The woman smiled, an incongruously sweet expression on her face. “Why, Jezebel dear! Is there a new man in your life?” She gave Drake a mocking once-over, then nodded in approval. “I must commend your taste.” Her English held a trace of an accent, though Drake couldn’t place it. German, perhaps?
“Get the hell away from my house, Brigitte. And get your boy toy off my stairs.” Jezebel sounded deceptively calm, but every nuance of her stance radiated tension.
Brigitte raised one eyebrow. “Or what?” She looked at Drake again. “Your new boyfriend might be nice to look at, but he’s no match for me or Henri.”
Henri had dragged his eyes away from Jezebel and was now staring at Drake. The expression on his face didn’t change, as if he lusted after both of them equally, though from what Drake understood of him, it wasn’t necessarily lust for sex that put that eerie gleam in his eyes.
Other than Gabriel, Brigitte was the only born vampire Drake had ever heard of. Younger than Gabriel by a full two centuries, she was nevertheless more practiced at manipulating the unique bond between a born vampire and his or her fledgling, and Henri was almost as old as she. Together, they were a formidable force, especially considering the weakened state Gabriel remained in ever since he’d rescued Jezebel from some kind of psychic Purgatory. His incredibly powerful glamour wasn’t reliable these days, and Drake could imagine him falling prey to Brigitte and Henri if they caught him when his glamour failed.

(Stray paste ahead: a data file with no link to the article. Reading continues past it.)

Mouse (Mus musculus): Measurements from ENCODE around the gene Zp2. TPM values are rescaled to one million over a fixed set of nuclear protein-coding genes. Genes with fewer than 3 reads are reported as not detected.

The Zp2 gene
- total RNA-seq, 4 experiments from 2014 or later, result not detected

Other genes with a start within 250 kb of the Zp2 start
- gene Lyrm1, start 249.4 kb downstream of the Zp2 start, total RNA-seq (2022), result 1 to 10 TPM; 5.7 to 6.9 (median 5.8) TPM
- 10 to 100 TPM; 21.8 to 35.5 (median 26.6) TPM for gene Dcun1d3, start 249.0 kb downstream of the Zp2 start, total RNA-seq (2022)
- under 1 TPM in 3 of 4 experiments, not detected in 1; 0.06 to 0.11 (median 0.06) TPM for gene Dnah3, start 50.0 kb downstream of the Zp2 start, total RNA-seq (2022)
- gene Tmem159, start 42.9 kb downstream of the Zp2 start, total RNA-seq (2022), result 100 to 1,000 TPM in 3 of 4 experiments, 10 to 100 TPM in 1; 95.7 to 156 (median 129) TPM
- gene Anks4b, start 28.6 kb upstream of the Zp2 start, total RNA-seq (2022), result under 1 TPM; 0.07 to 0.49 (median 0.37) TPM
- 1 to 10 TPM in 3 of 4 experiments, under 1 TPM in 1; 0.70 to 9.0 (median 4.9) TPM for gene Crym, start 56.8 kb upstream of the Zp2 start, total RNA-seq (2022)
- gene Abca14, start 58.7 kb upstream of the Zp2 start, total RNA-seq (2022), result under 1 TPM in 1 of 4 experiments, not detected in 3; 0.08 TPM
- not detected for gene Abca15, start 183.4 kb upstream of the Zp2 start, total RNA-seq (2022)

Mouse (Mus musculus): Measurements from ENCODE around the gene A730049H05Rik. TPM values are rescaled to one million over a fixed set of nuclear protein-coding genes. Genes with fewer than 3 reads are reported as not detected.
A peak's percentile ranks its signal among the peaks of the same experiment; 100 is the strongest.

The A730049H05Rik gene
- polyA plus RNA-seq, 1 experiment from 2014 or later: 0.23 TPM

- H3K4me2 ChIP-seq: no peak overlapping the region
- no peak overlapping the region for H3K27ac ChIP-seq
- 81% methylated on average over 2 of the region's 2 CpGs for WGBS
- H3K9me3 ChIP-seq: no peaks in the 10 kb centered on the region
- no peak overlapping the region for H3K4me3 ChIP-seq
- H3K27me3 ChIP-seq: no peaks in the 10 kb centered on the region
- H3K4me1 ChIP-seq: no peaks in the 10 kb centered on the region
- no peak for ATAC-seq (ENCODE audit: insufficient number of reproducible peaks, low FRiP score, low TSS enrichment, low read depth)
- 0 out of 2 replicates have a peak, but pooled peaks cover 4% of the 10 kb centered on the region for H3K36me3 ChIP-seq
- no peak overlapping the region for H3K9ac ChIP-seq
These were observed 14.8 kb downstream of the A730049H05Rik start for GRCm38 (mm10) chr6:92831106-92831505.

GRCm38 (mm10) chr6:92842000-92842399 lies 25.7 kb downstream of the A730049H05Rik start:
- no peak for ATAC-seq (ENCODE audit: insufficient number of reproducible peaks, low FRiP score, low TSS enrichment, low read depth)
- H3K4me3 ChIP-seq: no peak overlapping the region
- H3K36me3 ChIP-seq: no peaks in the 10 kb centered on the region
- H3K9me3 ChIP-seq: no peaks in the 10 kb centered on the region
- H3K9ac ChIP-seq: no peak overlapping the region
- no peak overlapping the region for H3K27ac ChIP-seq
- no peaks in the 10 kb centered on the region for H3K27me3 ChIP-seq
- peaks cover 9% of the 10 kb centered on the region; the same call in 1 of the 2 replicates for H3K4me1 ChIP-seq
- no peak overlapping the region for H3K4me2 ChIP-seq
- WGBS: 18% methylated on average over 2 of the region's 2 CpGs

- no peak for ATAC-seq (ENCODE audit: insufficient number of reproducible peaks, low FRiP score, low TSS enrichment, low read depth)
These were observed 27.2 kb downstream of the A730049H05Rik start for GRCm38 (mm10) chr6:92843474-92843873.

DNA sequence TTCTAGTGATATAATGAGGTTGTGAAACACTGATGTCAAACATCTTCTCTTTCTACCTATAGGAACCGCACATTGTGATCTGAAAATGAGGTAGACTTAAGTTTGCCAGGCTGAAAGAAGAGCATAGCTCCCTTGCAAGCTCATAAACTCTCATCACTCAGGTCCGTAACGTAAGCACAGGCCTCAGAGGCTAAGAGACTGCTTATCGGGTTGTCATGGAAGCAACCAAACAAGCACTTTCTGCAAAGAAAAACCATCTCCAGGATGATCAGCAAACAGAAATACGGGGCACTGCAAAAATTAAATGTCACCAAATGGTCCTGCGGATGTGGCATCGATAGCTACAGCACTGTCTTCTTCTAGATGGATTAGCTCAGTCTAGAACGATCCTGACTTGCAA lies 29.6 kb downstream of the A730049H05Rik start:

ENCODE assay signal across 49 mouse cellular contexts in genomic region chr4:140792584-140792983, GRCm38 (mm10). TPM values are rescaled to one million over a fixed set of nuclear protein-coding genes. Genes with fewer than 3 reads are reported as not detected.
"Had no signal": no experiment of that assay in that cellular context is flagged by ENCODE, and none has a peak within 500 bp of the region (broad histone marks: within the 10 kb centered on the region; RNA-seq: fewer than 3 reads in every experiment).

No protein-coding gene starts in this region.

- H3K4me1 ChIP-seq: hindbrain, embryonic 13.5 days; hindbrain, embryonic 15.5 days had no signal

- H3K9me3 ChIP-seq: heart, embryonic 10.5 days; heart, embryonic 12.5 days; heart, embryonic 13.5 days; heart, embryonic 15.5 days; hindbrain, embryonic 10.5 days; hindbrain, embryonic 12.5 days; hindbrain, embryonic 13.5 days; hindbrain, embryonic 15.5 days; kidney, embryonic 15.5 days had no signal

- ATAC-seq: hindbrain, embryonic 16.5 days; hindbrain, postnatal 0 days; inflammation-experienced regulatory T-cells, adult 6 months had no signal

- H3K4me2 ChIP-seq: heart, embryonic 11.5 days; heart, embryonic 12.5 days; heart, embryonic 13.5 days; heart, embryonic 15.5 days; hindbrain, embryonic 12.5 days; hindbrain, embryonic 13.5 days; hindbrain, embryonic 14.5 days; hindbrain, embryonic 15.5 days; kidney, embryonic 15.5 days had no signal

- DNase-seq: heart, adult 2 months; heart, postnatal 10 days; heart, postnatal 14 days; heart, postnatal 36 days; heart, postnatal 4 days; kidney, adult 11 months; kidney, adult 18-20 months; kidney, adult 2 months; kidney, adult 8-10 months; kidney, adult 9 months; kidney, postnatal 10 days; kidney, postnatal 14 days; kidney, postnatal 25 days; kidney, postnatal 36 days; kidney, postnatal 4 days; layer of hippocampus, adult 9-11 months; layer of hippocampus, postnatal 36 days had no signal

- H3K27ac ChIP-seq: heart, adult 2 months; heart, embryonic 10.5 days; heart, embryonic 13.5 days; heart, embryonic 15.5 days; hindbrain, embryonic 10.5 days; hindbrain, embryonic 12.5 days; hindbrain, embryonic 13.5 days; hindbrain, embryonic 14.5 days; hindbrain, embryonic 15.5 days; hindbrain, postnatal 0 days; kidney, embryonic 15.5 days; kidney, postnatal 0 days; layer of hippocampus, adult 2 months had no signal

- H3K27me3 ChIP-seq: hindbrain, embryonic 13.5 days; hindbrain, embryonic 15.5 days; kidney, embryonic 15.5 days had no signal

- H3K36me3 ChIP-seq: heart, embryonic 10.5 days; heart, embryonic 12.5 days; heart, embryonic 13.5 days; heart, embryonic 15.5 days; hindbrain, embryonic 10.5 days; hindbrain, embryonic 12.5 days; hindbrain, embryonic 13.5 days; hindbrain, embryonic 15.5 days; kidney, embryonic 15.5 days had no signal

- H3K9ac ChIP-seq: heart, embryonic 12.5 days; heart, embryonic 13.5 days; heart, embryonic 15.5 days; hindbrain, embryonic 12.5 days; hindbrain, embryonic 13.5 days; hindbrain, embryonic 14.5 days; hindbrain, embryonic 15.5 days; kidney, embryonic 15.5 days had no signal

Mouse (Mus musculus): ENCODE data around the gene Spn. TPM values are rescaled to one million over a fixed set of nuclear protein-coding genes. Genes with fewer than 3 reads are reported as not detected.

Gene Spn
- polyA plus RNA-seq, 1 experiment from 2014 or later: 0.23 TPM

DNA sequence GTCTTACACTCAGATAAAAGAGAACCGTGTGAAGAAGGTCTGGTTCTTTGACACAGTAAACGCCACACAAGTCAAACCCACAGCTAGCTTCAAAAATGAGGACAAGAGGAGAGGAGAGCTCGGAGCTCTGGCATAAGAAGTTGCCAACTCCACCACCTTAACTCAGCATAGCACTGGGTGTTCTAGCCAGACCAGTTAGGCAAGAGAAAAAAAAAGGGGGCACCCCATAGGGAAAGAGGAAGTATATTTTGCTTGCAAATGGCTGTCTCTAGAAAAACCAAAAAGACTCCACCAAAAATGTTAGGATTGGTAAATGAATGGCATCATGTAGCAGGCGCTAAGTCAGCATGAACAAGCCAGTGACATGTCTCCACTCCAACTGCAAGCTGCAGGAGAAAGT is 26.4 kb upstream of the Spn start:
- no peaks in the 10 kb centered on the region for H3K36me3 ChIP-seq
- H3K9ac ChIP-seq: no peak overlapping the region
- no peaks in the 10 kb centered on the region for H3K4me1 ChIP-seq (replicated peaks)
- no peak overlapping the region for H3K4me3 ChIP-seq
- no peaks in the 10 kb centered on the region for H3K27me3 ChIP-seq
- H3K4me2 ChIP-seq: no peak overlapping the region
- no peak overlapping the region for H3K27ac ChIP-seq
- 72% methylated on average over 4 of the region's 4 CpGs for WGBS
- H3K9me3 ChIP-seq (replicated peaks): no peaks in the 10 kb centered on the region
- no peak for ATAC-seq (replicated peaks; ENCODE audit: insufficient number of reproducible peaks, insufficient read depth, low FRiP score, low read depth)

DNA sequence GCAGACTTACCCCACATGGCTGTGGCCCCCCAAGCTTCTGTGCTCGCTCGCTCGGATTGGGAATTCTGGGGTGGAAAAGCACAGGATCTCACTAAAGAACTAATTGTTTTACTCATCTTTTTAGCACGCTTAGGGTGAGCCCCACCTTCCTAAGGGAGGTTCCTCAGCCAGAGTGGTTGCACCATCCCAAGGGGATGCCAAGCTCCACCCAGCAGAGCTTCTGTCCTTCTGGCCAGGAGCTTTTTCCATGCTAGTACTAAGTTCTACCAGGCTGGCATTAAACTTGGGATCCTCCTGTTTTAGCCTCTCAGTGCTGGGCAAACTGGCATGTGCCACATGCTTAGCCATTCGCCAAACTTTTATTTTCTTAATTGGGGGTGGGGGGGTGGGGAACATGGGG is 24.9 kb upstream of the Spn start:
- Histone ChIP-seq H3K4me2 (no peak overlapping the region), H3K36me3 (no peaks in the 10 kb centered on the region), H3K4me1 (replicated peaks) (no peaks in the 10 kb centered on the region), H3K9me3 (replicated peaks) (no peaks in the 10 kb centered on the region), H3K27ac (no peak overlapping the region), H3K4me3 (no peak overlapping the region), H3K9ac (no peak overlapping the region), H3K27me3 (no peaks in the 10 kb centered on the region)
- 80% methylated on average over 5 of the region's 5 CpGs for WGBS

Jez was practically vibrating with tension and fury. With Gabriel around, she’d always been the voice of reason, the antidote to his fierce and erratic temper. Drake had almost forgotten she had a temper of her own. And her control over it was fraying.
Brigitte giggled, a sound that grated on Drake’s nerves.
“Do you think she’s going to attack me, Henri?” she asked her fledgling, who finally rose and came to stand at her shoulder.
“Oh, I do hope so.” Henri’s accent was much stronger than his maker’s, and obviously French.
Brigitte giggled again. “Behave, dearest. I have a strong suspicion Gabriel would be unable to forgive us any harm we did to his little plaything.”
Henri raised one corner of his mouth in a sneer. “That would be tragic.”
Brigitte’s brow furrowed in annoyance and she glanced at him briefly. Henri lowered his head but didn’t apologize or take the words back.
“What have you done with Gabriel?” Jezebel demanded.
“Don’t worry, he’s fine. In fact, I’ve done him something of a favor, as I intend to explain. Would you be so kind as to invite us into your lovely home?”